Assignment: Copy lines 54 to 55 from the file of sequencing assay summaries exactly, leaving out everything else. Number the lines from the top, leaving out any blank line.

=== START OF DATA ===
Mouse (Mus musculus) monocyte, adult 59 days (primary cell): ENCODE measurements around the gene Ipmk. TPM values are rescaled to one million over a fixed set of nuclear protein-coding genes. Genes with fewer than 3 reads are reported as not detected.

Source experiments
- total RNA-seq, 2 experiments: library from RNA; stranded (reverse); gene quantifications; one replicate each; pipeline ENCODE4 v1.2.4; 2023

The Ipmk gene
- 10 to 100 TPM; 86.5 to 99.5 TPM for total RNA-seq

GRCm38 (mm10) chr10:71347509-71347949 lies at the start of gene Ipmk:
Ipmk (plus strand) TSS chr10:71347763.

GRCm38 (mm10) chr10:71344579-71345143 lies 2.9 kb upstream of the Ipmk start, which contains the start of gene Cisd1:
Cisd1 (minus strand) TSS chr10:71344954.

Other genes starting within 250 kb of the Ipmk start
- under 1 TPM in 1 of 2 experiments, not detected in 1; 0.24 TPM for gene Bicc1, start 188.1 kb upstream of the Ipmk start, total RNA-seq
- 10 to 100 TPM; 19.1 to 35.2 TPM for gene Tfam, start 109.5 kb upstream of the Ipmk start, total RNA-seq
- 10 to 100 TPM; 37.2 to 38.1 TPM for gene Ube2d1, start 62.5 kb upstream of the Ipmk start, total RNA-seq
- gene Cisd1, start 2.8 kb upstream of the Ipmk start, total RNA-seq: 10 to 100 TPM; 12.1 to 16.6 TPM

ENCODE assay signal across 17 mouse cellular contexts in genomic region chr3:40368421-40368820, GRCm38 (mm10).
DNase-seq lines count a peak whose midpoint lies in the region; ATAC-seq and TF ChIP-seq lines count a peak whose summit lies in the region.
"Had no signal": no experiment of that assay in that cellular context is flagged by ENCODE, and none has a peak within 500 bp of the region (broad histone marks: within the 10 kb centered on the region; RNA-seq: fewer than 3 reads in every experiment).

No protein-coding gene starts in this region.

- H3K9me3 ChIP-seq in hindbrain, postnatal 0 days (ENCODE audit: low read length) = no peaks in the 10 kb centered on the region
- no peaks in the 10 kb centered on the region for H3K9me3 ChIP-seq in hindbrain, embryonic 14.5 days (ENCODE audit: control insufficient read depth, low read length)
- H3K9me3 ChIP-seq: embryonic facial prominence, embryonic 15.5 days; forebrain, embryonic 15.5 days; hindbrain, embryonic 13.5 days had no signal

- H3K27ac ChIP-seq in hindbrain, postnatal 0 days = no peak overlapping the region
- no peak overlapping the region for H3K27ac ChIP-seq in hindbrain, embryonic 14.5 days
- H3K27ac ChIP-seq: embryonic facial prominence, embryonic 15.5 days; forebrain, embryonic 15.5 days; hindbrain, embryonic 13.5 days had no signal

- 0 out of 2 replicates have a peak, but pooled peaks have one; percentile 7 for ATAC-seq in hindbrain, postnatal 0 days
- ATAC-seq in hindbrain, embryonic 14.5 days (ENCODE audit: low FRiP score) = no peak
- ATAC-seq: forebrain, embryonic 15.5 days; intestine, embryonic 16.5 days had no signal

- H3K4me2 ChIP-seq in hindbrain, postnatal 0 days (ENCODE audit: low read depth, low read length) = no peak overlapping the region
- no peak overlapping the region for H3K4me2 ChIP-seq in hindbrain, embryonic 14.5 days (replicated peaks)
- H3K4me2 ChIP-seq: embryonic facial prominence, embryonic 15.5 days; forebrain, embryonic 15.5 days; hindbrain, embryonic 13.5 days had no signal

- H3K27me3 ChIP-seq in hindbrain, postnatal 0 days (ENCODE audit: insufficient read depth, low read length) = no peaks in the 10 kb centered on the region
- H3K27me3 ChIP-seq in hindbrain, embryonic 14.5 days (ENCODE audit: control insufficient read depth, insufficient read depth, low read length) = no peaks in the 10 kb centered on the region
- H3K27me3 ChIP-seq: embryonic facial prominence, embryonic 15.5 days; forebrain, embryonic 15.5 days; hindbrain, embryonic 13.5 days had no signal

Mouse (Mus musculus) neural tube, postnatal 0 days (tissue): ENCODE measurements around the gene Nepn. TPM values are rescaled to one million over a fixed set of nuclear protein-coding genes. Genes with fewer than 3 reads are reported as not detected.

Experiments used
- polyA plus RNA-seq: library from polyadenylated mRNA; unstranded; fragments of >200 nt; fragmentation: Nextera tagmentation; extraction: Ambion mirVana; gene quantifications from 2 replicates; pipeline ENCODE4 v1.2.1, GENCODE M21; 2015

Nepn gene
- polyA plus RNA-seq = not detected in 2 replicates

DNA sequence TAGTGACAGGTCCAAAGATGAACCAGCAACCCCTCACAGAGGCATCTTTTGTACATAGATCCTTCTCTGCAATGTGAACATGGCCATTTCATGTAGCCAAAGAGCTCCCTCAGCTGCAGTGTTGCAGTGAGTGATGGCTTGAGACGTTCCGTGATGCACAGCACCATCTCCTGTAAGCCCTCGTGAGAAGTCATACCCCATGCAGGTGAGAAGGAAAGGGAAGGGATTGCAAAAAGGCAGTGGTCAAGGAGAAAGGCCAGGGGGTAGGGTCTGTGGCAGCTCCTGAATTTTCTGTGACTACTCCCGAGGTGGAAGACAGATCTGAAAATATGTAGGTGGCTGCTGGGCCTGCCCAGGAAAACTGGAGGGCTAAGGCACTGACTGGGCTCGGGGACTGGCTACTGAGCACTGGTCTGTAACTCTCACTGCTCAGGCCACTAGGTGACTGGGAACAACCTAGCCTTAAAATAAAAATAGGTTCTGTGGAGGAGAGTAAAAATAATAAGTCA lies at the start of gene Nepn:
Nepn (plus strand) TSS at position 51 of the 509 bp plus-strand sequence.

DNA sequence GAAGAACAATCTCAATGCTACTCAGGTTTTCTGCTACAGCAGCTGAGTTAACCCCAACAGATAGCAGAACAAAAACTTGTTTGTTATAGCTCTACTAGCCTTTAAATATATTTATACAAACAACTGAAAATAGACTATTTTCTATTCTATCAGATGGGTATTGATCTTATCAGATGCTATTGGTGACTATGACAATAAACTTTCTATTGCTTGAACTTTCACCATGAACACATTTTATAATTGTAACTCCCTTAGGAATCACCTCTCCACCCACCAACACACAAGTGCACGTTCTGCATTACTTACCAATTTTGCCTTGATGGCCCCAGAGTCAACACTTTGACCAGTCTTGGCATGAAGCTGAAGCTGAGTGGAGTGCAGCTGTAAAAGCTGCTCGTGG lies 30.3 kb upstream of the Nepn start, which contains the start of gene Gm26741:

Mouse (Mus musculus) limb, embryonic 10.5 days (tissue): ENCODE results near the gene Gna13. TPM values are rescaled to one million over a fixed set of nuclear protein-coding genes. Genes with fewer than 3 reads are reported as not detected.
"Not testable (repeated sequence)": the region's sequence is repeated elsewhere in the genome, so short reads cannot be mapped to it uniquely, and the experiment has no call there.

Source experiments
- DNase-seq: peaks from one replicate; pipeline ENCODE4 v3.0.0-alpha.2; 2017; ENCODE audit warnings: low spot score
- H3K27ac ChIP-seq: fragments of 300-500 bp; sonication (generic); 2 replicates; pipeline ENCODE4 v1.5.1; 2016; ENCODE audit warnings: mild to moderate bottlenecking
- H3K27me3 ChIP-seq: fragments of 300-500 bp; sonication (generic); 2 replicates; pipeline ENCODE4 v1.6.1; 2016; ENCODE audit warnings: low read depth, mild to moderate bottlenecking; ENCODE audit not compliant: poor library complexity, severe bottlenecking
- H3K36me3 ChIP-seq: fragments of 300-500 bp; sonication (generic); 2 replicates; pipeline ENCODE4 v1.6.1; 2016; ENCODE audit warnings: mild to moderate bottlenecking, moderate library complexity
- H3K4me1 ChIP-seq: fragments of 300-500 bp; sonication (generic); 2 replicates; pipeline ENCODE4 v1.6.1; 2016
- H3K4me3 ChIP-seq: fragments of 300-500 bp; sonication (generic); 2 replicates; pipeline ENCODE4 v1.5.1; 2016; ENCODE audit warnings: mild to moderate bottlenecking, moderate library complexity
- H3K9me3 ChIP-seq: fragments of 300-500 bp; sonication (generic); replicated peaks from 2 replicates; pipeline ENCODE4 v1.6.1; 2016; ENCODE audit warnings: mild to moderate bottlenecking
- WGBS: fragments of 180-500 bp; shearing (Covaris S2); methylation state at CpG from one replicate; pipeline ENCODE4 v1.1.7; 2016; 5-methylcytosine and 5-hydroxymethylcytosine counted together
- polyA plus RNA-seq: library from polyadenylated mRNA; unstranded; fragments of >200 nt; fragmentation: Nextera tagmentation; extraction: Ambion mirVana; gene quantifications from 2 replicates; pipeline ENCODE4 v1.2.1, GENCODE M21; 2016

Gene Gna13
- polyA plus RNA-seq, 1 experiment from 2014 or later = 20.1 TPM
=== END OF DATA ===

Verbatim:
Gene Gna13
- polyA plus RNA-seq, 1 experiment from 2014 or later = 20.1 TPM